Foundations for health policy
A key input is networks of health care providers that offer comprehensive care to individuals
We in India are getting poor health care as measured by quality and price. While solving this is important, the best scenario of all is one where there is less sickness. This requires an emphasis on the traditional agenda of public health: A set of old-fashioned preventive interventions. And, it requires re-architecting health care. The ideal health care system is one in which an entire system of medical practitioners engages with people, trying to make sure they do not show up at a health care facility.
Health care in India works badly. There are transactional relationships where a customer shows up in front of a for-profit doctor. The doctor is generally conflicted, and earns more when more procedures and more drugs are prescribed. Doctors make more money when customers are less healthy. In the present system, nobody cares about the health of the customer.
The Indian policy discourse is quite focused on household expenditures on health care. We like insurance programmes where the health care costs of the sick are paid for by the non-sick. While this is nice in terms of consumption smoothing, it does not solve the deeper problems: Of excessive health care costs and of excessive disease.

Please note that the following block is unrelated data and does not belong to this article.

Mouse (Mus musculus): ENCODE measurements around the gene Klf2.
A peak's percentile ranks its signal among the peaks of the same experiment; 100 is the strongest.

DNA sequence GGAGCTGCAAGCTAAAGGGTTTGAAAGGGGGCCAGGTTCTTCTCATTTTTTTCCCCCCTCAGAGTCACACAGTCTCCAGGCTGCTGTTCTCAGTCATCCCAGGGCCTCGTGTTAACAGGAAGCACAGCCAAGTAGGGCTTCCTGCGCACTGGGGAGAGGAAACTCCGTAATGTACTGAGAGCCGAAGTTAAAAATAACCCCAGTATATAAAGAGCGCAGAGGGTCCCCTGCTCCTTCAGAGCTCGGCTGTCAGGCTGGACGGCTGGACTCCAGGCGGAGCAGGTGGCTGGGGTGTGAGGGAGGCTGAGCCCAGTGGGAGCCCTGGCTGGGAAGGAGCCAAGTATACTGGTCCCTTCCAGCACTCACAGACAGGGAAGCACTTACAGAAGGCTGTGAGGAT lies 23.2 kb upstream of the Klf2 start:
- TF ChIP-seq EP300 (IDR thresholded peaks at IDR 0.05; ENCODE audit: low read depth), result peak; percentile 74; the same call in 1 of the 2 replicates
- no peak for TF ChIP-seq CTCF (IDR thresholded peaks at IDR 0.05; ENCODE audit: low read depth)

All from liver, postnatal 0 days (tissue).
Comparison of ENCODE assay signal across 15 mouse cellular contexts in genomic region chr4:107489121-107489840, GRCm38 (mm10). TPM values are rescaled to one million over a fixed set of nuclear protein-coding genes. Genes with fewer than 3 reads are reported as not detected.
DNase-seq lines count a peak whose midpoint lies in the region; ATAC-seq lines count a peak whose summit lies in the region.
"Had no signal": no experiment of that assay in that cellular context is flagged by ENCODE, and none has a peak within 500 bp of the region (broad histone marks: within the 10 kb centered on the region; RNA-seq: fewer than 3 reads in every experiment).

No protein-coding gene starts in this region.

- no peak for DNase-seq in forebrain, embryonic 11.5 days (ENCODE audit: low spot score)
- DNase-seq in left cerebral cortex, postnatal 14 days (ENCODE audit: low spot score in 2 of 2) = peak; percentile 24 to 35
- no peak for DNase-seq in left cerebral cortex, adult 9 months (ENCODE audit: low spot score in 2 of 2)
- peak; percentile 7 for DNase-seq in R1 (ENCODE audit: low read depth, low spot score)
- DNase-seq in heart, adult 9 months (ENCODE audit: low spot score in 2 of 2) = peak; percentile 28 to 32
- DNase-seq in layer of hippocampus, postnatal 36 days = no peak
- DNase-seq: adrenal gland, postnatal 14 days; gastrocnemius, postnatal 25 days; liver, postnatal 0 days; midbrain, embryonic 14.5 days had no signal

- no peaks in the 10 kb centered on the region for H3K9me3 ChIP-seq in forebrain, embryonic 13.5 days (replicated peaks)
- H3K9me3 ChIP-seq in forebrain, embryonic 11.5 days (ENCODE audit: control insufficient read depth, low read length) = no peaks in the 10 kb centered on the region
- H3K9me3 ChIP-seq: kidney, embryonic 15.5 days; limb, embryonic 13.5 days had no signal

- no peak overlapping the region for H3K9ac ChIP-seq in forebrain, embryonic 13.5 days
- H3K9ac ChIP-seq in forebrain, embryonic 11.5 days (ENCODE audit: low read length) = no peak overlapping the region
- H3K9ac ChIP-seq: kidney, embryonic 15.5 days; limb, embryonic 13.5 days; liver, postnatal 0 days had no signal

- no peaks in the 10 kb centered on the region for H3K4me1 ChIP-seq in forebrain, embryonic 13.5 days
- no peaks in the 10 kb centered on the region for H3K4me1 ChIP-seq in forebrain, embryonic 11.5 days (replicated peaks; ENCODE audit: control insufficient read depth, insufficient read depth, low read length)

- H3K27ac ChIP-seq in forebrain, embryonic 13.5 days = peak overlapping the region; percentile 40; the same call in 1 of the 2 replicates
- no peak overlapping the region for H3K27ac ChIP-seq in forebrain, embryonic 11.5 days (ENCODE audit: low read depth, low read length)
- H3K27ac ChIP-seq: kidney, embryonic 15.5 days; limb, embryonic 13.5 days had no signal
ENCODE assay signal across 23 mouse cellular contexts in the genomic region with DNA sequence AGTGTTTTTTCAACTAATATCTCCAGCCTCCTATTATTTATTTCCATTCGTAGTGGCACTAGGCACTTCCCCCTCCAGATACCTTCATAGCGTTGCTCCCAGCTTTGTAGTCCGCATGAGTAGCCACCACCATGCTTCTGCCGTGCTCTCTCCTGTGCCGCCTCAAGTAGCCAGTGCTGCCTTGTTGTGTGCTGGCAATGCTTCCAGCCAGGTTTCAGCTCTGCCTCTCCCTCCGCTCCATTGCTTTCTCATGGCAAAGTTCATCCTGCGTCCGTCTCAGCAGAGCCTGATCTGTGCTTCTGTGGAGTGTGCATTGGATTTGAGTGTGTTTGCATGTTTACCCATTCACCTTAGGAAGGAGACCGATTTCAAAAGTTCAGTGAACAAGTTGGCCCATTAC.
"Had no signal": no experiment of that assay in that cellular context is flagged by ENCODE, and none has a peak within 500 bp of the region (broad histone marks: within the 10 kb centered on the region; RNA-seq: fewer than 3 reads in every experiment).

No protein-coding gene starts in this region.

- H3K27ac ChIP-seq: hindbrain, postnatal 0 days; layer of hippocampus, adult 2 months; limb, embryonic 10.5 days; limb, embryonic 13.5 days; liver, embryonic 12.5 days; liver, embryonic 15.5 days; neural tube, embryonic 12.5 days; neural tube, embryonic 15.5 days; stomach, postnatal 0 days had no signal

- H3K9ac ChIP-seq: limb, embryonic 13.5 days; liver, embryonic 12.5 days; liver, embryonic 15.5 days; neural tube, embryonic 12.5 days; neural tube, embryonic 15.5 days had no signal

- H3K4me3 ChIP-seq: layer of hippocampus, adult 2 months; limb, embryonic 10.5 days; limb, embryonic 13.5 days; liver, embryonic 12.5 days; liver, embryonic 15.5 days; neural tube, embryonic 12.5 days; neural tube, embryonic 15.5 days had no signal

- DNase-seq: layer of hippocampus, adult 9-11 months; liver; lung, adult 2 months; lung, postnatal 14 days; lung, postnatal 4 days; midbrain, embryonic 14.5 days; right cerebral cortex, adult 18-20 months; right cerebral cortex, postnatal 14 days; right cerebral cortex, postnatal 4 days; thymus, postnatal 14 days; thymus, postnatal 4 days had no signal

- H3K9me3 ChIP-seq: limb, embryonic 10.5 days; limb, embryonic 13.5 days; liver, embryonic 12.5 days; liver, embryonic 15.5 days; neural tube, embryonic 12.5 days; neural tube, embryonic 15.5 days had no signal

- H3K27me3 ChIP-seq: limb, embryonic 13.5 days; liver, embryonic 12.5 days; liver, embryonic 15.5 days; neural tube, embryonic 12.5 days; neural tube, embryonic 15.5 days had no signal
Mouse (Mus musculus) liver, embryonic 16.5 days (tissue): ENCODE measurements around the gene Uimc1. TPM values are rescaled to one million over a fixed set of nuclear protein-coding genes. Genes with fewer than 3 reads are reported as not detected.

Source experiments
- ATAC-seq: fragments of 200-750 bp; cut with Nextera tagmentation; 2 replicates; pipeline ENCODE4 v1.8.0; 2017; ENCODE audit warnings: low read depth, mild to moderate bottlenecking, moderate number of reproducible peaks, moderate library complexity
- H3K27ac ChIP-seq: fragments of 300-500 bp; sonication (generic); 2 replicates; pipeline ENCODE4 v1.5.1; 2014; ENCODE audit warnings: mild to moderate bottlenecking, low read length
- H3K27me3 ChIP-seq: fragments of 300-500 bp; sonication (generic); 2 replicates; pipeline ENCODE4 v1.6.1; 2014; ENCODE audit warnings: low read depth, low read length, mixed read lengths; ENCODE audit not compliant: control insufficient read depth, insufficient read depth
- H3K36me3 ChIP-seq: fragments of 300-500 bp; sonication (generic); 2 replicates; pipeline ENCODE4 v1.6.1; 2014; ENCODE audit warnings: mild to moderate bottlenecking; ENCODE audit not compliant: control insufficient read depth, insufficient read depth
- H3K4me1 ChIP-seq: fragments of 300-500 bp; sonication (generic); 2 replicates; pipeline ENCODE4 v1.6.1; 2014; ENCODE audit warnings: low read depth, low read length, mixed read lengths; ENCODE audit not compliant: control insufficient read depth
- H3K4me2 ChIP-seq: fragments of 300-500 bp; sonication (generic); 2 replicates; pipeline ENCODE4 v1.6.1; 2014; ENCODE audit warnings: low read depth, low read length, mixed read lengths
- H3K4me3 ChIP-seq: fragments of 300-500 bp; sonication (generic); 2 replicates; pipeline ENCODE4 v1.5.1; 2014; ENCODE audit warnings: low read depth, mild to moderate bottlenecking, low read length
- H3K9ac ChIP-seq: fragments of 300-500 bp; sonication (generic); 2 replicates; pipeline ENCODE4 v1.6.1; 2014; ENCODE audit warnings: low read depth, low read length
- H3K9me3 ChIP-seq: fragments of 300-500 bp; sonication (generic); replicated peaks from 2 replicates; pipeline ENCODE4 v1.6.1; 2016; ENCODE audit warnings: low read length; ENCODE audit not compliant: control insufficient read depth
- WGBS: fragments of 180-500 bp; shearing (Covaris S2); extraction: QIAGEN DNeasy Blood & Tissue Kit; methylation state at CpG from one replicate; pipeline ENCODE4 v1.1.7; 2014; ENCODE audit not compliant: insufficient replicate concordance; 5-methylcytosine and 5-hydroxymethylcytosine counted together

Our prime focus should be on the health of the population. Our dream for India should be to get a healthy populace. Everyone is vastly better off if a person does not get sick in the first place. The first battlefront is the traditional conception of public health, of disease prevention.
India has one of the weakest immunisation programmes in the world. If we did better on the number of diseases covered, and the operations of immunisation programmes, fewer people would get sick. Water and sanitation are well established as the root cause of a great deal of infectious disease. Fighting disease vectors such as mosquitoes matters, and we seem to do this less than we did in the 1970s.
New battlefronts have opened up in preventive health. Air quality has become a first order issue. There is carnage on the roads. We are proud of our new roads, but highway engineering is weak, and we have one of the highest accident rates per vehicle-kilometre in the world. Failures of policy are making disasters such as floods more frequent and more harmful, and earthquakes more harmful.
The administrative boundaries of our Ministries of Health are part of the problem. Most of the deep determinants of the health of the people are outside Ministries of Health. This gives an excessive focus upon health care, which is under the purview of Ministries of Health. If the National Highways Authority of India tries to get more vehicle-kilometres done at the lowest possible cost, they will tend to short-change the issues of road safety and disaster resilience.
We need to reorient our policy strategies so as to bring health risk into the thinking of all departments of government, and achieve state capacity in the traditional areas of public health. This will reduce the need for health care.